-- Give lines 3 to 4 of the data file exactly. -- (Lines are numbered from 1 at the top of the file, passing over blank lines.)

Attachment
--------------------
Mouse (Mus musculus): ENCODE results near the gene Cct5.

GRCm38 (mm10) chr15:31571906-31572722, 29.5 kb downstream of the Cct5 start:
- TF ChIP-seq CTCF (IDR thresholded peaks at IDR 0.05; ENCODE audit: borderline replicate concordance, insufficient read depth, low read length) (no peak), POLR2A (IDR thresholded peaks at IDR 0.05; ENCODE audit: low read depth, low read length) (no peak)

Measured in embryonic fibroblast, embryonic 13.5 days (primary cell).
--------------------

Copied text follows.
- TF ChIP-seq CTCF (IDR thresholded peaks at IDR 0.05; ENCODE audit: borderline replicate concordance, insufficient read depth, low read length) (no peak), POLR2A (IDR thresholded peaks at IDR 0.05; ENCODE audit: low read depth, low read length) (no peak)

Measured in embryonic fibroblast, embryonic 13.5 days (primary cell).